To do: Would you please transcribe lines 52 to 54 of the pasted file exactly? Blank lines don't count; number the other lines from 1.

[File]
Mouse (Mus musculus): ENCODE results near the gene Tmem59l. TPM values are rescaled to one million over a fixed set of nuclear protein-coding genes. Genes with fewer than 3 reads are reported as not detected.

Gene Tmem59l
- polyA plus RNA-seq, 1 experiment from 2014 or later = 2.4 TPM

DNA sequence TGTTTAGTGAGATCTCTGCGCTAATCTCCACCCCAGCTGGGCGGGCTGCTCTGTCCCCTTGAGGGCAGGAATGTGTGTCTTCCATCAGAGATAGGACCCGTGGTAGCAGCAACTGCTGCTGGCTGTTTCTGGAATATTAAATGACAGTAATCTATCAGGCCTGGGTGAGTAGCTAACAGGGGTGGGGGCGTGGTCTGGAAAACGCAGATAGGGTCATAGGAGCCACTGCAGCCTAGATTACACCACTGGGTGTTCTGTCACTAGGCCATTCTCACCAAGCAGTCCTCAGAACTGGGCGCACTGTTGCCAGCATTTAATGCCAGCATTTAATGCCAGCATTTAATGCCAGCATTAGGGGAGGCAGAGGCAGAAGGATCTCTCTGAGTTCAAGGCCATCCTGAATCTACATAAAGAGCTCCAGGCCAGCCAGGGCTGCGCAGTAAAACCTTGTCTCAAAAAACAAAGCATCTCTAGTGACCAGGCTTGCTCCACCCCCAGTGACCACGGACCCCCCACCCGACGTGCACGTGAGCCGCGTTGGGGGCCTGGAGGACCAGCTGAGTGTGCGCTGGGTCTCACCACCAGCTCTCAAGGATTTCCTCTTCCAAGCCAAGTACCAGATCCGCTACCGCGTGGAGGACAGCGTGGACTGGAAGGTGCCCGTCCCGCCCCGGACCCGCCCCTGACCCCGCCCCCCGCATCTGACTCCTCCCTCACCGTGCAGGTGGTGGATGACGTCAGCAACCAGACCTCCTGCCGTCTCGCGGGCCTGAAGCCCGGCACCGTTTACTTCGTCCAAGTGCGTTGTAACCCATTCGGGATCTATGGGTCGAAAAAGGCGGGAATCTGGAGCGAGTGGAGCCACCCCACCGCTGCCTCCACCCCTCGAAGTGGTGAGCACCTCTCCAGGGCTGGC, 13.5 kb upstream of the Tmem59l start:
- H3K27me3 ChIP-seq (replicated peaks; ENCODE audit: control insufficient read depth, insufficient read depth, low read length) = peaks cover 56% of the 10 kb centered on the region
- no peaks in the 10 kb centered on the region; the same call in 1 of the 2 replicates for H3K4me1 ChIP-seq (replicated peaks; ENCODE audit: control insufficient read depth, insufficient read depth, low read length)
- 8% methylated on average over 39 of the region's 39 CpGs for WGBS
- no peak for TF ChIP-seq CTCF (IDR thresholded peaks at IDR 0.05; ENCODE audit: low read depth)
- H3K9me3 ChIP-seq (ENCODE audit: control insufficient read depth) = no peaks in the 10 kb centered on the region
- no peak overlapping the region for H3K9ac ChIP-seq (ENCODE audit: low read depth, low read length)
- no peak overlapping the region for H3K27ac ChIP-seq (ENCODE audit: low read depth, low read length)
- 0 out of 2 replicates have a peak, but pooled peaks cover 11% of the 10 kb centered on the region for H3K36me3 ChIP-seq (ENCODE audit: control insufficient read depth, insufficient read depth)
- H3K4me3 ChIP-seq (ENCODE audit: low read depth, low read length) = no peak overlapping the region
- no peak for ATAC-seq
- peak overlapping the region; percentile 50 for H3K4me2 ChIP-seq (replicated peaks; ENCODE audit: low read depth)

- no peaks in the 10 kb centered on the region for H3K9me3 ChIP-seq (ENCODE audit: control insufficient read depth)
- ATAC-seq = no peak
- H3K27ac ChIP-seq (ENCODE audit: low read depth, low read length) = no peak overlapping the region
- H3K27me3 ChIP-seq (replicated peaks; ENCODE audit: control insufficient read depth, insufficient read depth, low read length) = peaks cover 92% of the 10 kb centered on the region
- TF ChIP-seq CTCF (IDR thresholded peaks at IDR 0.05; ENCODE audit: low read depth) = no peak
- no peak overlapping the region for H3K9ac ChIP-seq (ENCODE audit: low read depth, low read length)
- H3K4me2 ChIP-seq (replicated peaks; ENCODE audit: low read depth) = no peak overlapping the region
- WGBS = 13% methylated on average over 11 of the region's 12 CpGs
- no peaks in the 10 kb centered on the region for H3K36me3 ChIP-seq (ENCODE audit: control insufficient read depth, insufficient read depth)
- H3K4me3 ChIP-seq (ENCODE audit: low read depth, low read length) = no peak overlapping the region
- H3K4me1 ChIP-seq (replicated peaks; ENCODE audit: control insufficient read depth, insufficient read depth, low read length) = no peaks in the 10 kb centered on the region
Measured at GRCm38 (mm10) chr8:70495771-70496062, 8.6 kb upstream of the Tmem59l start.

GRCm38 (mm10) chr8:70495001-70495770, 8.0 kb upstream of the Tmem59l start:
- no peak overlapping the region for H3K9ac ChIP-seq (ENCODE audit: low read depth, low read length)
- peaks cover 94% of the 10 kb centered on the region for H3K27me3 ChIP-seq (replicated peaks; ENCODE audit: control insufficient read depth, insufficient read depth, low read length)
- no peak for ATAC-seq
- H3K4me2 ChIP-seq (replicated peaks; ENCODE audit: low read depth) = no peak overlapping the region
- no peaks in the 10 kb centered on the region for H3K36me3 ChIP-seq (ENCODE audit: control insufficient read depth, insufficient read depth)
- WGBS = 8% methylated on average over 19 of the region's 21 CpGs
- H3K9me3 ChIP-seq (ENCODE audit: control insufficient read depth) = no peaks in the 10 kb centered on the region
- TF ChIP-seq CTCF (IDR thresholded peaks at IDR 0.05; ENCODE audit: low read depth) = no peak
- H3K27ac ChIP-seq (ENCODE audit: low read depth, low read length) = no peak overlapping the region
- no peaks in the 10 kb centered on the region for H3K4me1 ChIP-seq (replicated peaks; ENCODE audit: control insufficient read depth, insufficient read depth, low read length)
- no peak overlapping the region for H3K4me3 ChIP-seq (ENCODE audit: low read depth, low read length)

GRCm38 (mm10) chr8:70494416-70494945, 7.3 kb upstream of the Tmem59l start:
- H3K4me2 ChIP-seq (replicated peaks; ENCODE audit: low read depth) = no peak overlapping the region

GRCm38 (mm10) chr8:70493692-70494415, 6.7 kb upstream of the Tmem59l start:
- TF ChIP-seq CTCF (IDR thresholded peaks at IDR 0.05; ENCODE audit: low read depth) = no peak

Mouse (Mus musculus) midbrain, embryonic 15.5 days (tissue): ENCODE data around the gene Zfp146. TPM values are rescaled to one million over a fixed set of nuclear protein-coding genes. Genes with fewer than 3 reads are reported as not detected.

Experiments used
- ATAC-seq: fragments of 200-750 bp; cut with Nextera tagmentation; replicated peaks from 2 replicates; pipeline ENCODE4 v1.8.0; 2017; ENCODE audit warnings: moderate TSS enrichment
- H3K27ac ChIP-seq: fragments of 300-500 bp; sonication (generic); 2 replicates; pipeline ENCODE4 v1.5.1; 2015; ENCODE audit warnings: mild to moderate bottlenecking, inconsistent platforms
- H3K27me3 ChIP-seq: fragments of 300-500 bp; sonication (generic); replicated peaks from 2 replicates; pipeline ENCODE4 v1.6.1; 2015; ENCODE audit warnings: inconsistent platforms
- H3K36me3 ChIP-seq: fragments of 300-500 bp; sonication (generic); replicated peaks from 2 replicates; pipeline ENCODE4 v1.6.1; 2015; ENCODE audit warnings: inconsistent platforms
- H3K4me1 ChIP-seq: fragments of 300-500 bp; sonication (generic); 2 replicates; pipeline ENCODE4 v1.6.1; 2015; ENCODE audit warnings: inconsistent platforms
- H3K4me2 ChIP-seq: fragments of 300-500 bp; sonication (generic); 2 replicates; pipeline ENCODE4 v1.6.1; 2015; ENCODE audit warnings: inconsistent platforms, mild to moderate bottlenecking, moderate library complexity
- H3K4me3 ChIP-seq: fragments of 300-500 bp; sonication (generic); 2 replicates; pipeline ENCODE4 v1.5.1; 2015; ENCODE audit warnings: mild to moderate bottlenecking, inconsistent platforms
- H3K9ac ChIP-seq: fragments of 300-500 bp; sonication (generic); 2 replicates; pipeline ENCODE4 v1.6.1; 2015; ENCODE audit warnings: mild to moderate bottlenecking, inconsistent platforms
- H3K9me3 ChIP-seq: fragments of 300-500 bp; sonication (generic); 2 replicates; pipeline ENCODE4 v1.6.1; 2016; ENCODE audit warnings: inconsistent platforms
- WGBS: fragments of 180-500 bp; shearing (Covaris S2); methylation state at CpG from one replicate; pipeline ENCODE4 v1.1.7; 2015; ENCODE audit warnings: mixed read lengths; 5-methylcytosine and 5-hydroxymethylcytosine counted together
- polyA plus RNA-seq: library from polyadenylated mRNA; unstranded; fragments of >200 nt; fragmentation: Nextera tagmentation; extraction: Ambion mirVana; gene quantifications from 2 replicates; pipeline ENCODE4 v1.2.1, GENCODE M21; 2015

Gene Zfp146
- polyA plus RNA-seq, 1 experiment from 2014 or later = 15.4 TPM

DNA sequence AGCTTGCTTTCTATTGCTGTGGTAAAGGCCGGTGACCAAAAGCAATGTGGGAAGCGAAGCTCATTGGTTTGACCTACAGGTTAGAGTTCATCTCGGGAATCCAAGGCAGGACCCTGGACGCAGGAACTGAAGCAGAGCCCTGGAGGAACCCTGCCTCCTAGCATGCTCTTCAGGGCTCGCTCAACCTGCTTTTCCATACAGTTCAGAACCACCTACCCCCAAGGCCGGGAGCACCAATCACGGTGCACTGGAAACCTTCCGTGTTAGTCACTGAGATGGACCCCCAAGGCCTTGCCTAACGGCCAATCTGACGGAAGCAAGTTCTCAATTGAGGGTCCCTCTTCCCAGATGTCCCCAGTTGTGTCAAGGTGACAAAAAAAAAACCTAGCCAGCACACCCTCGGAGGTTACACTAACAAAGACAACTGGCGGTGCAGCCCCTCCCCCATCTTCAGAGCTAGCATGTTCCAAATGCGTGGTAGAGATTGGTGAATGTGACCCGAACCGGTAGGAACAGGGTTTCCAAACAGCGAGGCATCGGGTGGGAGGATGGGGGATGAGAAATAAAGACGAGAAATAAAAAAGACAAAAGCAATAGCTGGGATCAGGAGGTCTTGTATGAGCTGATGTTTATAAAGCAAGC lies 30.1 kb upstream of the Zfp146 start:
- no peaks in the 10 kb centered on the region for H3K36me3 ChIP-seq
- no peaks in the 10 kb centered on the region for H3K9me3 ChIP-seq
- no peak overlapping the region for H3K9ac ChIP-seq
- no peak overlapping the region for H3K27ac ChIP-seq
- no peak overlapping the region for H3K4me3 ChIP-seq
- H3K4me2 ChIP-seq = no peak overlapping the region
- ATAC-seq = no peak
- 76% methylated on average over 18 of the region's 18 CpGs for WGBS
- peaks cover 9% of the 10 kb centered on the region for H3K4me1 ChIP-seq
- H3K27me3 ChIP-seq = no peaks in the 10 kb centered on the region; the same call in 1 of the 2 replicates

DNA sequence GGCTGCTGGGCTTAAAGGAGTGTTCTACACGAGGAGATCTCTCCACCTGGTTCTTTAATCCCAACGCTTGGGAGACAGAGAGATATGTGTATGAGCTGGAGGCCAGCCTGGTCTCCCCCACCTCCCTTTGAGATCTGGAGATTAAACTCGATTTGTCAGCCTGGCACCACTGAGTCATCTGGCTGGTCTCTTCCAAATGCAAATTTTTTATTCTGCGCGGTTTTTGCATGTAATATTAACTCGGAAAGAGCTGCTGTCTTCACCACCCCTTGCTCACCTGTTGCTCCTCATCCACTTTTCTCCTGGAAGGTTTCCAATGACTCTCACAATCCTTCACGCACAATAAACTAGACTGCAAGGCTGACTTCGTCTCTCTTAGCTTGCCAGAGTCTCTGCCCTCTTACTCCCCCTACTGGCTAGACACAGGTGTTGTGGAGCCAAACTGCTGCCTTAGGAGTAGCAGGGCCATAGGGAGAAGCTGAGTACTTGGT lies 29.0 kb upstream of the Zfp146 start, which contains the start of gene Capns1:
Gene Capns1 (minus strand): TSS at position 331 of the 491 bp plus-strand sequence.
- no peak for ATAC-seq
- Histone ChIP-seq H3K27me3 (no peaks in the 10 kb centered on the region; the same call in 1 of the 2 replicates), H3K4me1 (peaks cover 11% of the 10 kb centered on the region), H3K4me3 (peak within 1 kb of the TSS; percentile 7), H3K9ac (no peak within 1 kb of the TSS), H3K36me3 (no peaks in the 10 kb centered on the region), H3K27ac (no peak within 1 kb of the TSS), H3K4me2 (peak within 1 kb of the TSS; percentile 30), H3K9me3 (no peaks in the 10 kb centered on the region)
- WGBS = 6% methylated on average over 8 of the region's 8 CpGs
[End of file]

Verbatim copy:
- H3K4me3 ChIP-seq: fragments of 300-500 bp; sonication (generic); 2 replicates; pipeline ENCODE4 v1.5.1; 2015; ENCODE audit warnings: mild to moderate bottlenecking, inconsistent platforms
- H3K9ac ChIP-seq: fragments of 300-500 bp; sonication (generic); 2 replicates; pipeline ENCODE4 v1.6.1; 2015; ENCODE audit warnings: mild to moderate bottlenecking, inconsistent platforms
- H3K9me3 ChIP-seq: fragments of 300-500 bp; sonication (generic); 2 replicates; pipeline ENCODE4 v1.6.1; 2016; ENCODE audit warnings: inconsistent platforms